The flu strikes many people each year, and one of the best ways to prevent the flu is getting vaccinated. The Centers for Disease Control and Prevention (CDC) recommends that all people older than six months get vaccinated against influenza. Two types of vaccines exist. One type is the flu shot vaccine and the other type is the nasal spray flu vaccine called FluMist.
The traditional flu shot is made with an inactivated or killed virus, which stimulates the body’s immune system to fight off the flu bug. The FluMist vaccine, on the other hand, is made with a modified live virus. The body builds up immunity as the virus reproduces in the nasal passages.
FluMist was developed with healthy adults and children in mind. It is safe and effective for healthy people aged 2-49 years old.
FluMist is not recommended for:
Before getting the nasal spray vaccine, talk to your doctor if you:
While the nasal spray does contain a modified flu virus, it will not cause you to get the flu. FluMist, though, may cause some mild side effects, such as:
Life-threatening allergic reactions are a rare side effect.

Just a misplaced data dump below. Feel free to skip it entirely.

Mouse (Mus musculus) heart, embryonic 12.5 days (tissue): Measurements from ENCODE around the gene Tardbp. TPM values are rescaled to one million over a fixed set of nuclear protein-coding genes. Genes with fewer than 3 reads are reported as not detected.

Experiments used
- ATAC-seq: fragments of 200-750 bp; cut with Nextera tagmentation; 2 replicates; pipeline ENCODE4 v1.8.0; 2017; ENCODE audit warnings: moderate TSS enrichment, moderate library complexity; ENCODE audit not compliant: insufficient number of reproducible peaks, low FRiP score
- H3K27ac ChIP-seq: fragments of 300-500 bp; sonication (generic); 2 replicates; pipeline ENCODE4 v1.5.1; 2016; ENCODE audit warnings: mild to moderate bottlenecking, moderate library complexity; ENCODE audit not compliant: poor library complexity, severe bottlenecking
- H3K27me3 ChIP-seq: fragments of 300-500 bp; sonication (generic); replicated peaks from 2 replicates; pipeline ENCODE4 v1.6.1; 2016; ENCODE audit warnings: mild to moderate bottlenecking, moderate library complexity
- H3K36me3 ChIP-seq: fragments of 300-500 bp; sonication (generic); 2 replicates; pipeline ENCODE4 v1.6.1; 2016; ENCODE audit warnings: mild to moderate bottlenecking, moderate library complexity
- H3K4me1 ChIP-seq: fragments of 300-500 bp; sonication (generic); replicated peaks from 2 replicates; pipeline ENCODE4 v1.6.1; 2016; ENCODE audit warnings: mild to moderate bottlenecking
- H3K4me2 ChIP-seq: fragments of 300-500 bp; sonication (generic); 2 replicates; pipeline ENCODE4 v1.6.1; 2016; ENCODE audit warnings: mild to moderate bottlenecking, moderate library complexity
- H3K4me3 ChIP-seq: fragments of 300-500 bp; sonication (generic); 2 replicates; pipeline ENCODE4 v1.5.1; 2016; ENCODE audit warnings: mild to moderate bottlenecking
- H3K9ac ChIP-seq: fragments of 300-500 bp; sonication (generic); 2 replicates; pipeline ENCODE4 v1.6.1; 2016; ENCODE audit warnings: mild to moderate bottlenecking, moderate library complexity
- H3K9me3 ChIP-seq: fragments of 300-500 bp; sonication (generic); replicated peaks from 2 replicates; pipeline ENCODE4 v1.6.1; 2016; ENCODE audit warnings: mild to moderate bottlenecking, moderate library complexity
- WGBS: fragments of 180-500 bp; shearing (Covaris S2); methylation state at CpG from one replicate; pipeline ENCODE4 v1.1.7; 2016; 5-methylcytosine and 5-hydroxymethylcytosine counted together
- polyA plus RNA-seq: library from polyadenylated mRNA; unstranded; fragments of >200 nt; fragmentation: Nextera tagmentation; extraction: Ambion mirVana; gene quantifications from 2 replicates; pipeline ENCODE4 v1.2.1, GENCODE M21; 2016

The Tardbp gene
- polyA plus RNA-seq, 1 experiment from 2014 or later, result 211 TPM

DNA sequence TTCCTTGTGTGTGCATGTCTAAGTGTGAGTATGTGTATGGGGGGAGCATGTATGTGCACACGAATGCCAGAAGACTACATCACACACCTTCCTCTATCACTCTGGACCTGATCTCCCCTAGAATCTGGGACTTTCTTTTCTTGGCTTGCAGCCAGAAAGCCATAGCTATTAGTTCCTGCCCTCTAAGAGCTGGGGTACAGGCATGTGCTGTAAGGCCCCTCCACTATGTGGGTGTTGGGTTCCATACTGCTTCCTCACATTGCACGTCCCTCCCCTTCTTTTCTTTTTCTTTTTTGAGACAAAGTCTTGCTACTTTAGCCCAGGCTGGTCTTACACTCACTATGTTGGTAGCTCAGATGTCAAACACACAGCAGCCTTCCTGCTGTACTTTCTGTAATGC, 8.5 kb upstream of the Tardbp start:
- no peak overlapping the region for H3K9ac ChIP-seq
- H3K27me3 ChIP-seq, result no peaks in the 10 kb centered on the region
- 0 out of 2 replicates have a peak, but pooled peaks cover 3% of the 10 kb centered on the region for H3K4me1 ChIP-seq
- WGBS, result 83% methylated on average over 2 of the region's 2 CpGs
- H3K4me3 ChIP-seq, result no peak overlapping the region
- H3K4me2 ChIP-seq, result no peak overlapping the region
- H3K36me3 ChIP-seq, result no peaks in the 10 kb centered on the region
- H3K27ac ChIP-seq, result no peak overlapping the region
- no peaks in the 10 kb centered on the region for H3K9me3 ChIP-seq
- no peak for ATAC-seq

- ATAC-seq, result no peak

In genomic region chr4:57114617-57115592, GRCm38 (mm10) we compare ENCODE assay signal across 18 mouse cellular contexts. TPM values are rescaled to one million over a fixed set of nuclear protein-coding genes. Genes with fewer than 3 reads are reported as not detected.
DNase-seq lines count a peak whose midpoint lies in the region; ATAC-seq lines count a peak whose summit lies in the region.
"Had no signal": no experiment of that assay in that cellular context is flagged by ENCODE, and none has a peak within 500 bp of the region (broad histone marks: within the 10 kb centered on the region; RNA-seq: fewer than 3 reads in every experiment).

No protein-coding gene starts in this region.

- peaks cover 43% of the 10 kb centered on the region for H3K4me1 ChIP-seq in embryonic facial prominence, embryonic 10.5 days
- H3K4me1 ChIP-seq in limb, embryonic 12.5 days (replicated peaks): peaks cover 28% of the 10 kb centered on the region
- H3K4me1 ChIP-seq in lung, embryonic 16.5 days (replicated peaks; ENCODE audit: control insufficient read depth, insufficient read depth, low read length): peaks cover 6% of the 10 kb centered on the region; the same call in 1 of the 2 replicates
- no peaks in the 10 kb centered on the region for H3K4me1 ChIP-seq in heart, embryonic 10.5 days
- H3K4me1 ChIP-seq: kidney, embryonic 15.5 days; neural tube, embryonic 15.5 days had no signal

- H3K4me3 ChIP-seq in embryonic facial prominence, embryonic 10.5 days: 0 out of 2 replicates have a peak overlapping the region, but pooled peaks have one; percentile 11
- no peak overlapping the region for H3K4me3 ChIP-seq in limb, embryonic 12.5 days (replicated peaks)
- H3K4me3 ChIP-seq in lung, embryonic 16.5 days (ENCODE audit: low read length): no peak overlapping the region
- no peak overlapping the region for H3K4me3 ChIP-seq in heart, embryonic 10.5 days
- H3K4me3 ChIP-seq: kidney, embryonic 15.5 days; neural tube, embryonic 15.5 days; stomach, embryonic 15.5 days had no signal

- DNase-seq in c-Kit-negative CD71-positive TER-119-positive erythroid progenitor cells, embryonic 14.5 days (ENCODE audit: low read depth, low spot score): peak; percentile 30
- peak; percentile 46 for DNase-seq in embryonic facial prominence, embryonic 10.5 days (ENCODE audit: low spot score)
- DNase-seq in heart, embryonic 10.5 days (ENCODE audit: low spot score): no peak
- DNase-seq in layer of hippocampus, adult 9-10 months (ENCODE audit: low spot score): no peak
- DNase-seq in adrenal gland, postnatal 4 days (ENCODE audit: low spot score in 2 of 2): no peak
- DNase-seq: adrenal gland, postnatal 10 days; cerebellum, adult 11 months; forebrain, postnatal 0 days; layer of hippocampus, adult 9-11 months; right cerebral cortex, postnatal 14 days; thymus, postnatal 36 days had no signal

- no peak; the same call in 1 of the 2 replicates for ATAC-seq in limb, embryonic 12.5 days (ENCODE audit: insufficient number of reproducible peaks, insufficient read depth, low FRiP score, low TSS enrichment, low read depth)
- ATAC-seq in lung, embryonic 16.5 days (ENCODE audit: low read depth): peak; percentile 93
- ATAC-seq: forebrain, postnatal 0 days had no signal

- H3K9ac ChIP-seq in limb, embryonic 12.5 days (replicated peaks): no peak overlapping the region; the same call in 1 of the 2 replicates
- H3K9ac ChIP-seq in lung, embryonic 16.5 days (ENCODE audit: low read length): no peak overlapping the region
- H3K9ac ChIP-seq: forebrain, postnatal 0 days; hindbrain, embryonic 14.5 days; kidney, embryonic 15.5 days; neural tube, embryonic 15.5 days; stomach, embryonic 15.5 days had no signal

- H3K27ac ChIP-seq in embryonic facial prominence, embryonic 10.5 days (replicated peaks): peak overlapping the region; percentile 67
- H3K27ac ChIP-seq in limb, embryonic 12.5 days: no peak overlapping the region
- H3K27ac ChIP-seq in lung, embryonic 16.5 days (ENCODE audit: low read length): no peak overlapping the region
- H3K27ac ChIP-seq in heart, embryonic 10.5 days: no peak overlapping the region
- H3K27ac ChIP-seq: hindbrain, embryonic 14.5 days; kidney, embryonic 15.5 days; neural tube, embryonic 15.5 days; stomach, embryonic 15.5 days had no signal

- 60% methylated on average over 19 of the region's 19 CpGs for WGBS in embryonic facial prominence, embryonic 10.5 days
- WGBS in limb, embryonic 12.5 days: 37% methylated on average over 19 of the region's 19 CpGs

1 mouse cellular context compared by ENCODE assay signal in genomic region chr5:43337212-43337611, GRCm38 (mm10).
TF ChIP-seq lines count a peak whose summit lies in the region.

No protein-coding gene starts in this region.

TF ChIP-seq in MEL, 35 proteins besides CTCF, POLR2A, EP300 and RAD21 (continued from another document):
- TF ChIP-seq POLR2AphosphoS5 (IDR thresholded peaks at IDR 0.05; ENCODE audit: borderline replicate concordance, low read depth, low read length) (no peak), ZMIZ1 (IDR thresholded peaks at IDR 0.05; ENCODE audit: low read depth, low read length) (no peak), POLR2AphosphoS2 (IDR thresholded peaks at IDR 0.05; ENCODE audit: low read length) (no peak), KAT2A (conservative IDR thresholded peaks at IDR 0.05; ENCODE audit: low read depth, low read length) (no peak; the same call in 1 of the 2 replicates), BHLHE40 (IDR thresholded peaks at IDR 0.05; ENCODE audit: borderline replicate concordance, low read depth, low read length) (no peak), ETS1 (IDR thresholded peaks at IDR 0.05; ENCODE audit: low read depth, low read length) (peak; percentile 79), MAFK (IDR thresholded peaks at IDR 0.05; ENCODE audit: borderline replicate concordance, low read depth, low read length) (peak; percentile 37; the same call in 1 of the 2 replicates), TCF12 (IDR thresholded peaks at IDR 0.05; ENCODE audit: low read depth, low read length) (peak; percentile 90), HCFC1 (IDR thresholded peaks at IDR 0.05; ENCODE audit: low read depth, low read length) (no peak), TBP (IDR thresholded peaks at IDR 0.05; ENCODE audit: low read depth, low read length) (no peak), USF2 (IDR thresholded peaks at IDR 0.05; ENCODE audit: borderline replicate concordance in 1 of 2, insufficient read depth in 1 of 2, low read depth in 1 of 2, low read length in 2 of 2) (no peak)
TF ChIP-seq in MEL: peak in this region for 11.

Ask your doctor which vaccine is best for you and your loved ones. Don’t wait until the flu is in high gear! Make the move to protect yourself. Remember that it takes about two weeks for the FluMist to protect your body. But the vaccine will last for about a year.
Canadian Association of Family Physicians
Canadian Public Health
Baker CJ, Pickerling LK, Chilton L, et al; Advisory Committee on Immunization Practices. Recommended adult immunization schedule: United States, 2011. Ann Intern Med. 2011;154(3):168-173.
Centers for Disease Control and Prevention. Recommended immunization schedules for persons aged 0-18 years —United States, 2011. MMWR 2011;60(5).
FluMist. FluMist website. Available at: http://www.flumist.com/. Accessed May 31, 2012.
Live, intranasal influenza 2011-12. Centers for Disease Control and Prevention website. Available at: http://www.cdc.gov/vaccines/pubs/vis/downloads/vis-flulive.pdf. Updated July 26, 2011. Accessed May 31, 2012.
Last reviewed May 2012 by Brian Randall, MD
Please be aware that this information is provided to supplement the care provided by your physician. It is neither intended nor implied to be a substitute for professional medical advice. CALL YOUR HEALTHCARE PROVIDER IMMEDIATELY IF YOU THINK YOU MAY HAVE A MEDICAL EMERGENCY. Always seek the advice of your physician or other qualified health provider prior to starting any new treatment or with any questions you may have regarding a medical condition.
Copyright © 2012 EBSCO Publishing All rights reserved.
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